FAHM - Free Air Humidity Manipulation experiment
GENERAL BACKGROUND OF THE FAHM EXPERIMENT
Although research on global climate change already began two decades ago, it is a topic that still commands widespread attention among both scientists and the general public. Climate change studies have documented the rise of carbon dioxide levels in the atmosphere, as well as its impact on ecosystems. Scientists have also studied the effect of global warming and increased precipitation on plant communities. However, much less information is available on other aspects of global climate change, which also influence the functioning of ecosystems.
One of the most important greenhouse gases is water vapour, which absorbs the infrared radiation emitted by the Earth and thus affects the heat balance of the globe. Water vapour constitutes as much as 2% of the atmosphere and nearly two thirds of the possible greenhouse effect is in fact contributable to water vapour. Besides the global energy balance, changes in water vapour concentrations also depend on cyclonic flows in the atmosphere, varying widely between regions and being difficult to predict. If the water vapour concentration in the atmosphere increases due to climate warming, the climate will continue to warm at an even faster rate, which in turn feeds a further increase in water vapour concentration, since the atmosphere’s capacity to contain water vapour increases with temperature.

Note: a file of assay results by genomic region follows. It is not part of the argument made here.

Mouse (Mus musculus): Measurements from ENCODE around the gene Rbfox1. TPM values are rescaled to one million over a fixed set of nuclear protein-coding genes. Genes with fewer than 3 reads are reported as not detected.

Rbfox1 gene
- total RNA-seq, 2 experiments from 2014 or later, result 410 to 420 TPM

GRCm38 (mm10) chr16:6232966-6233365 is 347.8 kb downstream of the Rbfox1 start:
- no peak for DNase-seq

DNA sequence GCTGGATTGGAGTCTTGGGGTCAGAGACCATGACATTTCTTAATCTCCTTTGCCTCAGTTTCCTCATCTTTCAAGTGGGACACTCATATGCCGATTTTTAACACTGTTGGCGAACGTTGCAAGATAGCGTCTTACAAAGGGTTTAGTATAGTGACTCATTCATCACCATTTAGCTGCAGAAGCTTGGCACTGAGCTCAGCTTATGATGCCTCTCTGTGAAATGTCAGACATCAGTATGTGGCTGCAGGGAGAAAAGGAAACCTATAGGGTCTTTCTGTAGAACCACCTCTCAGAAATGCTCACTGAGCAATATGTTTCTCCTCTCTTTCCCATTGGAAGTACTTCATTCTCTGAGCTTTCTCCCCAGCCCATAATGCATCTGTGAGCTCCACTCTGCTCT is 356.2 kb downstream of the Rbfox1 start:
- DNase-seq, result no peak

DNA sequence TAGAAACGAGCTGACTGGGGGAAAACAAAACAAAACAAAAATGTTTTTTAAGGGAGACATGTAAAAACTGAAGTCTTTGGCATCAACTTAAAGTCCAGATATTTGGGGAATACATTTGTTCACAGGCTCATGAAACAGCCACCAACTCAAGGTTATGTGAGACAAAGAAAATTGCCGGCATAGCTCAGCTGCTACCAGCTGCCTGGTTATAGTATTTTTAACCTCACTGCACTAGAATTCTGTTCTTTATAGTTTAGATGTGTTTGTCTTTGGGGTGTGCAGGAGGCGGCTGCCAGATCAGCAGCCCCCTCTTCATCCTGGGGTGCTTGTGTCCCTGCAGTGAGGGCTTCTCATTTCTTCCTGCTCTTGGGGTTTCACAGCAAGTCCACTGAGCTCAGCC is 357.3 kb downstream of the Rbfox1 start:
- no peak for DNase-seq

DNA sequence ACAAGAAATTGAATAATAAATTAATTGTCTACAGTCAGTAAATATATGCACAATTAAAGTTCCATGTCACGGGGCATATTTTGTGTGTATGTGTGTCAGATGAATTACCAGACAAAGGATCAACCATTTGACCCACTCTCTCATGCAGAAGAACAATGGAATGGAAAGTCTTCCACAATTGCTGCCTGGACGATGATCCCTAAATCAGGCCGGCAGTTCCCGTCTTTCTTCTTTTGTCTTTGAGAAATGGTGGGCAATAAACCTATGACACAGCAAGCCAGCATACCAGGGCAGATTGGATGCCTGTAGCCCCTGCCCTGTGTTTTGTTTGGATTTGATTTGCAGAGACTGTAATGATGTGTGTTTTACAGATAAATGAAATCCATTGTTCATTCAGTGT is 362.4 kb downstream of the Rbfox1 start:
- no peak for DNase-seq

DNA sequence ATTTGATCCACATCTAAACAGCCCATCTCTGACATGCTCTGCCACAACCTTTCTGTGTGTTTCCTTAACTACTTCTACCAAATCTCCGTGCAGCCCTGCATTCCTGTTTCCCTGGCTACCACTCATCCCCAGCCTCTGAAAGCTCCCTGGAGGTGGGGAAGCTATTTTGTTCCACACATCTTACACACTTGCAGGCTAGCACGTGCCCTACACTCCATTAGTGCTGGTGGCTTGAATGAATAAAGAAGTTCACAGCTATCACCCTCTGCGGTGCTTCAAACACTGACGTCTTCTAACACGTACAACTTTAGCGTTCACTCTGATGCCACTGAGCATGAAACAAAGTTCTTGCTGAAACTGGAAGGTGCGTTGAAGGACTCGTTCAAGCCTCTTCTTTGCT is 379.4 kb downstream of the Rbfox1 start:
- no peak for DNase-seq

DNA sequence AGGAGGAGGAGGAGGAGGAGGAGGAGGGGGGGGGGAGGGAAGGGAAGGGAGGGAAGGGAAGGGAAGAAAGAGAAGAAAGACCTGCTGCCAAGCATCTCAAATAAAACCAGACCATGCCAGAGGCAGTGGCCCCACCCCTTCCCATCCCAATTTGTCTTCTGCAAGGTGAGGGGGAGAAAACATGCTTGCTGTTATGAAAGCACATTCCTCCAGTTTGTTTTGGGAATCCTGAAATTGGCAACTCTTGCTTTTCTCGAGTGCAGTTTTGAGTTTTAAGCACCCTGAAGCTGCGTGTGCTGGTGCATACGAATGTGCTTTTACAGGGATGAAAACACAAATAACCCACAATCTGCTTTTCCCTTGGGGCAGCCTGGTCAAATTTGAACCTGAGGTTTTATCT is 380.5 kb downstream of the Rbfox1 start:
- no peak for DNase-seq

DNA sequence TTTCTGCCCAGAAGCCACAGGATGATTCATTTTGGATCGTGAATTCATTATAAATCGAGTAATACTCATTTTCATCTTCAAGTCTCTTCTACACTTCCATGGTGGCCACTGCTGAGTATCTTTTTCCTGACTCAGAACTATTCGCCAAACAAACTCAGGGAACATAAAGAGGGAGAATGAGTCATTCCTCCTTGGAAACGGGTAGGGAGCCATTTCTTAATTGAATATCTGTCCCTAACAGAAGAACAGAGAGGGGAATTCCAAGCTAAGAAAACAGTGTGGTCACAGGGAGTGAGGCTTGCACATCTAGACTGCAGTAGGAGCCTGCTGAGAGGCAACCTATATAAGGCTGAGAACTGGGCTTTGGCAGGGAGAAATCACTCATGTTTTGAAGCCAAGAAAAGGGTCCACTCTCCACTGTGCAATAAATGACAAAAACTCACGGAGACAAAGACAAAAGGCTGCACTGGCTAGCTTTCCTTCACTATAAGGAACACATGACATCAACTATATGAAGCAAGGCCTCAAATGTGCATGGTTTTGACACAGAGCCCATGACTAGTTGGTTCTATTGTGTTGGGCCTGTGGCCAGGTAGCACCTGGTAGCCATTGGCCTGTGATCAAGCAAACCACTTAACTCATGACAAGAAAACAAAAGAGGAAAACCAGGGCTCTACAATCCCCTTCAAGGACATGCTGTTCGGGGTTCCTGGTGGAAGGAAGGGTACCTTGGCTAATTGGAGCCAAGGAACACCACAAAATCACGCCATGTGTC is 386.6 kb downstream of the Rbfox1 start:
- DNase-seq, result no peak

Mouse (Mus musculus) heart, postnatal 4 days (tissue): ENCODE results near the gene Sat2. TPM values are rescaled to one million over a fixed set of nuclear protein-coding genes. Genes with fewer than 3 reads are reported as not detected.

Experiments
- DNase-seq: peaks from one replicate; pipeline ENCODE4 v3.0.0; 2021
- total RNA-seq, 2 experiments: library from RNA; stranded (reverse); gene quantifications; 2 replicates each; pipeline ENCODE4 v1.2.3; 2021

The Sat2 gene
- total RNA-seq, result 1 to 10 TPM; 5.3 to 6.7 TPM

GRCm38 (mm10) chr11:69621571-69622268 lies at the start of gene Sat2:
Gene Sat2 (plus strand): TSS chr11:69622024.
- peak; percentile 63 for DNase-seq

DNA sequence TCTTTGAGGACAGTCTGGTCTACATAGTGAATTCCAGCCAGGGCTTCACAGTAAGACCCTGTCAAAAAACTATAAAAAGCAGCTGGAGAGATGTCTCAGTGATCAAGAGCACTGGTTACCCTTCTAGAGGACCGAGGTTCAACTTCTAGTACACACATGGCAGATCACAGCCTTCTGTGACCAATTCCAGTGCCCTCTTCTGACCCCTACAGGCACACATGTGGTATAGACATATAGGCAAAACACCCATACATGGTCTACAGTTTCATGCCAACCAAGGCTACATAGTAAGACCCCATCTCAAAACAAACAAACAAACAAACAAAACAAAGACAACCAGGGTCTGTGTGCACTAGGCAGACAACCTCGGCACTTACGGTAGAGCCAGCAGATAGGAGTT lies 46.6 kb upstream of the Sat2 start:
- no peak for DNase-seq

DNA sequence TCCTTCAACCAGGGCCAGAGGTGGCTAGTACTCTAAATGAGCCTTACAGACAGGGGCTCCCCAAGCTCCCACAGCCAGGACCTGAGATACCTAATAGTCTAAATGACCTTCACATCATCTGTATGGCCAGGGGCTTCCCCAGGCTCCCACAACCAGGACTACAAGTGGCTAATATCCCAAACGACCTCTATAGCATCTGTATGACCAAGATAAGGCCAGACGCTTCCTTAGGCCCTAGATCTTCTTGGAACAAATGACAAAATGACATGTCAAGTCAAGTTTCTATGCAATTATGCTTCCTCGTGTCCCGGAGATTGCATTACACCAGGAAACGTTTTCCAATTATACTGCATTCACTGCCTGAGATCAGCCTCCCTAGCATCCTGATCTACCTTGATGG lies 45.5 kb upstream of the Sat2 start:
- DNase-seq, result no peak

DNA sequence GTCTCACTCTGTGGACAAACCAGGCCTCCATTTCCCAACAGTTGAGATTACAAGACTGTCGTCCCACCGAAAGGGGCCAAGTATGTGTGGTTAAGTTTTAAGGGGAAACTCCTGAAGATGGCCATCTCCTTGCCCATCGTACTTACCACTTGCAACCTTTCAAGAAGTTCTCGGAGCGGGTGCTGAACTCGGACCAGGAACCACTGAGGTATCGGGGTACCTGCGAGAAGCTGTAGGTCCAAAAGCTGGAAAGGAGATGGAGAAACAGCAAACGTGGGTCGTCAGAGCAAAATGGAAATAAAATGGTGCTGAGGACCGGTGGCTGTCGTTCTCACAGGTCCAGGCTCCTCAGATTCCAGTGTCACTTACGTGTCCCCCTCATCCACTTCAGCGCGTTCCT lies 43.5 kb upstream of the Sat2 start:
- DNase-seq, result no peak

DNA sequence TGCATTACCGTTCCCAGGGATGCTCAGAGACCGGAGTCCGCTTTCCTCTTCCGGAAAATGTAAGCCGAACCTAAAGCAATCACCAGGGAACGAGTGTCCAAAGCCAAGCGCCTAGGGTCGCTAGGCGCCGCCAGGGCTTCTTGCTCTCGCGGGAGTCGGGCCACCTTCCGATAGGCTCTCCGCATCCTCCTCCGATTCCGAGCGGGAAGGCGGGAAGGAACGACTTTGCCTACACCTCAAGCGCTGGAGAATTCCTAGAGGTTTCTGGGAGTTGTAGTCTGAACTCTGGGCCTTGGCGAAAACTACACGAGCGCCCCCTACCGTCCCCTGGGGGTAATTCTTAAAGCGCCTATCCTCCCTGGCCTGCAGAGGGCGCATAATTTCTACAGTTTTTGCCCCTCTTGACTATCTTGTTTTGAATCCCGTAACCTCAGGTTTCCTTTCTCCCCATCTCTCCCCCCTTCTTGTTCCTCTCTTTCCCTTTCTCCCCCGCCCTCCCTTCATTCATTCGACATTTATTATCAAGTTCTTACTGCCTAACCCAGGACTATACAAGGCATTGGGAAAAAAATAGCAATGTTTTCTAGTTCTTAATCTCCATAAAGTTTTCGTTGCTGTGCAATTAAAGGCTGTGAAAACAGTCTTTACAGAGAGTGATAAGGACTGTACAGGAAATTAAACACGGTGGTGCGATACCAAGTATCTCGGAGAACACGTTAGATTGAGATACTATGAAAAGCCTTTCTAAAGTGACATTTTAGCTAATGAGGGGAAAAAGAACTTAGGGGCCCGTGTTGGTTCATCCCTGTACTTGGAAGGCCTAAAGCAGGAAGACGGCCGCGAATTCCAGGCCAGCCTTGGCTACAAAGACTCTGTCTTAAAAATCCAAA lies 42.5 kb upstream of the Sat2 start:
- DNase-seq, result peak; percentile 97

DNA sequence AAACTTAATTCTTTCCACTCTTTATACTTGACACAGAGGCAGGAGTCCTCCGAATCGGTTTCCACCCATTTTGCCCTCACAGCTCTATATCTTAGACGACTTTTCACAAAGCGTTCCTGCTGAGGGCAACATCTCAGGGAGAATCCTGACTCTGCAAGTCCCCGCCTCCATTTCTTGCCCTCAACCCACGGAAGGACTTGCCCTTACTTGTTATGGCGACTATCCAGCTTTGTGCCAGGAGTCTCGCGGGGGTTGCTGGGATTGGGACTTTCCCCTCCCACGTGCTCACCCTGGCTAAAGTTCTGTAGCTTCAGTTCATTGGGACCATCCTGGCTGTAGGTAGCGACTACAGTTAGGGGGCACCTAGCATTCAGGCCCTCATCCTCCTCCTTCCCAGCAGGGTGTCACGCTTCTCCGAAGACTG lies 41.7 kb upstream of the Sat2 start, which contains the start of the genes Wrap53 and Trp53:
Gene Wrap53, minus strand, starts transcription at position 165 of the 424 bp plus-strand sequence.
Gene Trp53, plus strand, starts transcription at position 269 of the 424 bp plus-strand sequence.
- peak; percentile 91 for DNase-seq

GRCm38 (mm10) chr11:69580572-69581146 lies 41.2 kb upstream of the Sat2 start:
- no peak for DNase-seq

Whereas the effects of global climate change caused by high carbon dioxide concentrations have been studied relatively extensively and the respective experimental systems have been widely used (Free Air Carbon Enrichment (FACE) technologies), the effects of changes in atmospheric water vapour concentrations have received little attention. Without the respective core knowledge, however, it is impossible to predict the reaction of the ecosystem as a whole to the changes in climate conditions.
Air humidity can influence an ecosystem and its components in several ways, causing changes primarily in the intensity of evapotranspiration. Changes in evapotranspiration affect the balance of water and minerals in different parts of the ecosystem and consequently also the growth rate and competitiveness of plants and associated microorganisms. Since vascular plants possess the ability to adjust the intensity of transpiration (evaporation of water from the surface of plant leaves) via their stomata, it is difficult to predict the effects of changes in air humidity without conducting specific experimental studies. The difficulty here lies in the multitude of environmental factors (light, temperature, carbon dioxide concentration in the air, air humidity and soil moisture) influencing the regulation mechanisms of the stomata and in the species-specific nature of such regulation mechanisms. Besides the functioning of individual organisms, air humidity can also affect the biodiversity of the ecosystem (including its different trophic levels), causing changes in the functioning of the ecosystem.